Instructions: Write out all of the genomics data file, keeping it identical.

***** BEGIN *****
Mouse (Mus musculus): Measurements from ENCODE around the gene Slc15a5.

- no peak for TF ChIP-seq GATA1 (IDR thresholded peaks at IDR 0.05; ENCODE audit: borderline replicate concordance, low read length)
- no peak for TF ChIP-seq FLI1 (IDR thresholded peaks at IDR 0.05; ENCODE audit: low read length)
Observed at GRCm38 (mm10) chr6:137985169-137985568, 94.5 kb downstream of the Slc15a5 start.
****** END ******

Mouse (Mus musculus): Measurements from ENCODE around the gene Slc15a5.

- no peak for TF ChIP-seq GATA1 (IDR thresholded peaks at IDR 0.05; ENCODE audit: borderline replicate concordance, low read length)
- no peak for TF ChIP-seq FLI1 (IDR thresholded peaks at IDR 0.05; ENCODE audit: low read length)
Observed at GRCm38 (mm10) chr6:137985169-137985568, 94.5 kb downstream of the Slc15a5 start.